Kevin Milyavskiy Humanities and Social Science
State and Statement: The Political Apology
This study explores the form and purpose of a political apology. It includes analyses of French presidential speeches regarding crimes the French state committed throughout its history both domestically and internationally, and how the presidents speak of them. The speech former French president Franois Hollande gave during his visit to Algeria in 2012 is one of the case studies. Hollandes visit received international attention because many anticipated that he would, on behalf of France, finally apologize to Algeria for 132 years of colonial rule and the 1954 Algerian War of Independence. Instead, on the day he arrived, Hollande declared that he intended neither to repent nor apologize. During his speech to Algerias parliament the following day, Hollande nonetheless recognized the brutality of colonization and directly referenced the years of violence, torture, and massacres the Algerians suffered. How can Hollandes speech be understood as a (non)apology, and why did Hollande, as the French president, publicly discuss what the French inflicted on the Algerians if he was not willing to repent or apologize for it?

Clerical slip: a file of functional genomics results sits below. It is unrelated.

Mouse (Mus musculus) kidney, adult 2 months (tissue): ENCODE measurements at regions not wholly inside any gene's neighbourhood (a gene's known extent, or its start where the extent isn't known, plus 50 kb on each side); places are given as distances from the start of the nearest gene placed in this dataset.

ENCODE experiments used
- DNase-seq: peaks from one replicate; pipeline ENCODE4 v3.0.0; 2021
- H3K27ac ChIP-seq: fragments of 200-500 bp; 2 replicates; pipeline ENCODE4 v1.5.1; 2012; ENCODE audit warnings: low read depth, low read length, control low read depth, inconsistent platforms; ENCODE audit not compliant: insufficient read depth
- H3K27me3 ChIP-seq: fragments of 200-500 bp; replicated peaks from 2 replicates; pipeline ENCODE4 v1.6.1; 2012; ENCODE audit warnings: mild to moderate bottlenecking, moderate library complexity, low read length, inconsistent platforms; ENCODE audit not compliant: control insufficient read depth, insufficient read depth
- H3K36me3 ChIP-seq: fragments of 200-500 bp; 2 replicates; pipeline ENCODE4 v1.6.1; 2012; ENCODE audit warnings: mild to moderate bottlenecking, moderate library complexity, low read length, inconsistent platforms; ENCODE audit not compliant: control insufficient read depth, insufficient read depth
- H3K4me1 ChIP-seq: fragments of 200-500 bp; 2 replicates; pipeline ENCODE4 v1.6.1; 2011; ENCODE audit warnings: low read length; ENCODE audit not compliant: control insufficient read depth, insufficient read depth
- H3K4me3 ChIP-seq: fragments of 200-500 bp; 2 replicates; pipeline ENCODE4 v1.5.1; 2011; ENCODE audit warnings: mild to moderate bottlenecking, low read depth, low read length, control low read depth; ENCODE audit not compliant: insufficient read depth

The research analyzes the content of political apologies, how and why they are (or are not) issued, and studies the conditions that seem to determine their success. The analysis will draw from speech act theory and performative utterances, a field which considers speaking a matter of acting, saying a manner of doing, and an utterance an act that can change the world in ways other acts cannot. Such fields as political science, philosophy, psychology, linguistics, and sociology will also inform this study. It further inquires into distinctions between inter- and intra-generational responsibility and guilt, national and cultural identity and cohesion, and generally considers the ways in which politics address justice and morality.